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New York Court of Appeals Reverses Denial of Suppression Motion Where Prosecution Fails to Provide Specific Facts to Show Traffic Stop Was Lawful

Balkman was the passenger in a vehicle stopped by a police officer and was charged in relation to a handgun found under his seat. At a suppression hearing, the arresting officer testified that while he was on patrol he observed a red Chevrolet. As a matter of routine, he entered the vehicle’s plate number into the patrol car’s mobile data terminal (“MDT”). In addition to returning details about a vehicle’s registration, the MDT also relays whether the car’s registered owner has an outstanding warrant. The officer testified that the MDT notified him of a “similarity hit.” This meant that there was some similarity between the vehicle’s registered owner and a person with a warrant from the City of Rochester. The officer testified that a similarity hit is generated “based on the name of the registered owner, the date of birth, and other aliases.” But the officer did not testify as to what information he received in the similarity hit in this case or as to any specifics of this match.

Acting solely on the unspecified information from the MDT, he initiated a traffic stop of the vehicle. The officer requested the female driver’s identification and came to believe she wasn’t the subject of the similarity hit because the vehicle was registered to a male. While looking at the car’s inspection sticker, the officer spotted the handgun on the floor under the front passenger seat where Balkman was sitting. After arresting Balkman, the officer determined that the person with the warrant did not, in fact, match the vehicle’s registered owner or anyone else in the vehicle. The officer didn’t testify as to the name, date of birth, or address of the registered owner nor did he provide any identifying facts of the person named in the warrant.

In Balkman’s motion to suppress, he challenged the sufficiency of the factual predicate to justify the traffic stop. The county court denied the motion, and the appellate division affirmed the denial. The Court of Appeals granted further review.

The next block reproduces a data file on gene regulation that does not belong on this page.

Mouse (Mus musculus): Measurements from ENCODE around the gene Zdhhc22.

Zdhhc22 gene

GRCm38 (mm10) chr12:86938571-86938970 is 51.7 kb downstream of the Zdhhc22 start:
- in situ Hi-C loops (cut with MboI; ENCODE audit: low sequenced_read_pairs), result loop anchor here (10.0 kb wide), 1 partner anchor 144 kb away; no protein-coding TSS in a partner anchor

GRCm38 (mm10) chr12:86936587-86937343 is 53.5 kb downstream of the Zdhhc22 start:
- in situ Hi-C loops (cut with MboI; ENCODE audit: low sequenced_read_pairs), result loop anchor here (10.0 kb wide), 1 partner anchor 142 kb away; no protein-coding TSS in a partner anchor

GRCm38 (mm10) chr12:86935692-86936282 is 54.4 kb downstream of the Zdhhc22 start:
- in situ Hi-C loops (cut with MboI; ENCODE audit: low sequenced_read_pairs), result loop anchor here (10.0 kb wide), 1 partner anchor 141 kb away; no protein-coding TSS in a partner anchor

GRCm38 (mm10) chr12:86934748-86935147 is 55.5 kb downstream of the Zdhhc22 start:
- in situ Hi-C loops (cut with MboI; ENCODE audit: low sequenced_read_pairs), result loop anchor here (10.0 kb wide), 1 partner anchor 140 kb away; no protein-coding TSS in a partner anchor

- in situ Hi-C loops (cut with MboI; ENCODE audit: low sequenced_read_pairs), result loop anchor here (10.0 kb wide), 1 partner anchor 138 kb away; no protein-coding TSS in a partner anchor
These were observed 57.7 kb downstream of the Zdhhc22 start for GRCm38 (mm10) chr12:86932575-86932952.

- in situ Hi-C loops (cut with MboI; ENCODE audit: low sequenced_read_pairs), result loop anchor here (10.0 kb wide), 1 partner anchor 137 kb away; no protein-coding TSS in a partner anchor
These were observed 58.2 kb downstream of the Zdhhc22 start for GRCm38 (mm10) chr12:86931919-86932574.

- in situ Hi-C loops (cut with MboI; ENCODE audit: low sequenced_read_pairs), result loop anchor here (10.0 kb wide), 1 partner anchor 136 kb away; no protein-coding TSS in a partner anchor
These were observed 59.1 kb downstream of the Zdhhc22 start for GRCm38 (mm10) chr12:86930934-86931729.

The Court observed “the burden is on the People to come forward with evidence to establish that the stop was lawful.” People v. Dodt, 462 N.E.2d 1159 (N.Y. 1984). A vehicle stop is lawful if based on a reasonable suspicion that one or more of the car’s occupants have committed, are committing, or are about to commit a crime. People v. Hinshaw, 2020  NY Slip Op 04816 (2020). A stop based on reasonable suspicion will be upheld so long as the intruding officer can point to specific and articulable facts, along with any logical deductions, that reasonably prompted the intrusion. People v. Brannon, 949 N.E.2d 484 (N.Y. 2011). While information generated from running a license plate number through the MTD may provide police with reasonable suspicion, the sufficiency of that information is not presumed. Dodt. The burden is on the People to present evidence of the content of the information that would provide reasonable suspicion. Id.

In Dodt, the officer testified that based on a “general physical description” of the defendant that the officer had received in a teletype communication, he stopped and arrested the defendant. The Dodt Court determined that the People failed to provide sufficient evidence because the officer had not testified as to the specifics of the description he had received; thus, the hearing judge had no basis to conclude the officer had probable cause for the arrest.

In the instant case, the People presented no evidence about the content of the similarity hit. Without such evidence, the suppression court could not independently evaluate whether the officer had reasonable suspicion to make the traffic stop.

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Related legal case

People v. Balkman



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